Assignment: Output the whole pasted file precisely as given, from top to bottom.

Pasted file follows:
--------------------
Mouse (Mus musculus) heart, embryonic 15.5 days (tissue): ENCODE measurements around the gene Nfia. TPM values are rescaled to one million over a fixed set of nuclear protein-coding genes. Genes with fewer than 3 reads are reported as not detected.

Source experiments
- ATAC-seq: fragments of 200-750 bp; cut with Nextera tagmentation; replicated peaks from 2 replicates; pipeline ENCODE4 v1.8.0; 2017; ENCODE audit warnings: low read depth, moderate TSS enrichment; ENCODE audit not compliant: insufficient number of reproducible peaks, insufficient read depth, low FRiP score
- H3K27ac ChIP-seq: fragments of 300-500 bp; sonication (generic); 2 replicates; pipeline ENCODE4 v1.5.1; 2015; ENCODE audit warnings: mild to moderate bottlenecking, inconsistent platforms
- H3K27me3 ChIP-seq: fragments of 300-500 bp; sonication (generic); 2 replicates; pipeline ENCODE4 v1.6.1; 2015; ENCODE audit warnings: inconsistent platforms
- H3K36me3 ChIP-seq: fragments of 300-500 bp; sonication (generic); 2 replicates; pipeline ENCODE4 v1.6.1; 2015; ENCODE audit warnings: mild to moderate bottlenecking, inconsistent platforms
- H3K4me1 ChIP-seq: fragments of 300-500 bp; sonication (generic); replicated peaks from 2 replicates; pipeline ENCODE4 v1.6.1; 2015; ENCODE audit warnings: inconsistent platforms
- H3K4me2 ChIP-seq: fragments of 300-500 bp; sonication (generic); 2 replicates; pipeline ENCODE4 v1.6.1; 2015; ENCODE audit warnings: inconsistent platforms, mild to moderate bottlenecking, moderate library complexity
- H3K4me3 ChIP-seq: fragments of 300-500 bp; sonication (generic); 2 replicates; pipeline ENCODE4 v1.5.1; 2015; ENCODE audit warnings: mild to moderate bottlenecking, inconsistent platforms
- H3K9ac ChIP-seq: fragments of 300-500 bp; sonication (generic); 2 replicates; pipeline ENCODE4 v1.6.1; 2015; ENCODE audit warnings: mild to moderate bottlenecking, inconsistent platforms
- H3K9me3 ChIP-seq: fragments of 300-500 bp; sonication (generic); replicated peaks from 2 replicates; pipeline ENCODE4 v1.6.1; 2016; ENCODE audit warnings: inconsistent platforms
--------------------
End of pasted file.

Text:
Mouse (Mus musculus) heart, embryonic 15.5 days (tissue): ENCODE measurements around the gene Nfia. TPM values are rescaled to one million over a fixed set of nuclear protein-coding genes. Genes with fewer than 3 reads are reported as not detected.

Source experiments
- ATAC-seq: fragments of 200-750 bp; cut with Nextera tagmentation; replicated peaks from 2 replicates; pipeline ENCODE4 v1.8.0; 2017; ENCODE audit warnings: low read depth, moderate TSS enrichment; ENCODE audit not compliant: insufficient number of reproducible peaks, insufficient read depth, low FRiP score
- H3K27ac ChIP-seq: fragments of 300-500 bp; sonication (generic); 2 replicates; pipeline ENCODE4 v1.5.1; 2015; ENCODE audit warnings: mild to moderate bottlenecking, inconsistent platforms
- H3K27me3 ChIP-seq: fragments of 300-500 bp; sonication (generic); 2 replicates; pipeline ENCODE4 v1.6.1; 2015; ENCODE audit warnings: inconsistent platforms
- H3K36me3 ChIP-seq: fragments of 300-500 bp; sonication (generic); 2 replicates; pipeline ENCODE4 v1.6.1; 2015; ENCODE audit warnings: mild to moderate bottlenecking, inconsistent platforms
- H3K4me1 ChIP-seq: fragments of 300-500 bp; sonication (generic); replicated peaks from 2 replicates; pipeline ENCODE4 v1.6.1; 2015; ENCODE audit warnings: inconsistent platforms
- H3K4me2 ChIP-seq: fragments of 300-500 bp; sonication (generic); 2 replicates; pipeline ENCODE4 v1.6.1; 2015; ENCODE audit warnings: inconsistent platforms, mild to moderate bottlenecking, moderate library complexity
- H3K4me3 ChIP-seq: fragments of 300-500 bp; sonication (generic); 2 replicates; pipeline ENCODE4 v1.5.1; 2015; ENCODE audit warnings: mild to moderate bottlenecking, inconsistent platforms
- H3K9ac ChIP-seq: fragments of 300-500 bp; sonication (generic); 2 replicates; pipeline ENCODE4 v1.6.1; 2015; ENCODE audit warnings: mild to moderate bottlenecking, inconsistent platforms
- H3K9me3 ChIP-seq: fragments of 300-500 bp; sonication (generic); replicated peaks from 2 replicates; pipeline ENCODE4 v1.6.1; 2016; ENCODE audit warnings: inconsistent platforms